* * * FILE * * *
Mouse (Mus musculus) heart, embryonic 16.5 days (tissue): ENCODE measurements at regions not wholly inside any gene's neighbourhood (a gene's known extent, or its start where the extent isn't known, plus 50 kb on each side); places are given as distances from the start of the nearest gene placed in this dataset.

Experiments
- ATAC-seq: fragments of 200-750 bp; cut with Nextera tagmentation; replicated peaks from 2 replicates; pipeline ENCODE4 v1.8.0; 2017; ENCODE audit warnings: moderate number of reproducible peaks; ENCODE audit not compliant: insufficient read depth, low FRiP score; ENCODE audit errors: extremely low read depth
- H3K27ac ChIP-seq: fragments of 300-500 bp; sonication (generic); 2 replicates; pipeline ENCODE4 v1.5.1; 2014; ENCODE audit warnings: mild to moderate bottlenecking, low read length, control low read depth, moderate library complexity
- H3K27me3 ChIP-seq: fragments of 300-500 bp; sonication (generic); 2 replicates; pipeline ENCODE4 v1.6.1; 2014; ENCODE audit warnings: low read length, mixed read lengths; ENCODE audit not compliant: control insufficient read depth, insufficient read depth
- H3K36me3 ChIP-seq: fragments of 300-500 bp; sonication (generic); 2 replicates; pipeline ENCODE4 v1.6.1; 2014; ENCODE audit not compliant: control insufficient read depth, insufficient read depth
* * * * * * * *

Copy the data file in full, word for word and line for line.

Mouse (Mus musculus) heart, embryonic 16.5 days (tissue): ENCODE measurements at regions not wholly inside any gene's neighbourhood (a gene's known extent, or its start where the extent isn't known, plus 50 kb on each side); places are given as distances from the start of the nearest gene placed in this dataset.

Experiments
- ATAC-seq: fragments of 200-750 bp; cut with Nextera tagmentation; replicated peaks from 2 replicates; pipeline ENCODE4 v1.8.0; 2017; ENCODE audit warnings: moderate number of reproducible peaks; ENCODE audit not compliant: insufficient read depth, low FRiP score; ENCODE audit errors: extremely low read depth
- H3K27ac ChIP-seq: fragments of 300-500 bp; sonication (generic); 2 replicates; pipeline ENCODE4 v1.5.1; 2014; ENCODE audit warnings: mild to moderate bottlenecking, low read length, control low read depth, moderate library complexity
- H3K27me3 ChIP-seq: fragments of 300-500 bp; sonication (generic); 2 replicates; pipeline ENCODE4 v1.6.1; 2014; ENCODE audit warnings: low read length, mixed read lengths; ENCODE audit not compliant: control insufficient read depth, insufficient read depth
- H3K36me3 ChIP-seq: fragments of 300-500 bp; sonication (generic); 2 replicates; pipeline ENCODE4 v1.6.1; 2014; ENCODE audit not compliant: control insufficient read depth, insufficient read depth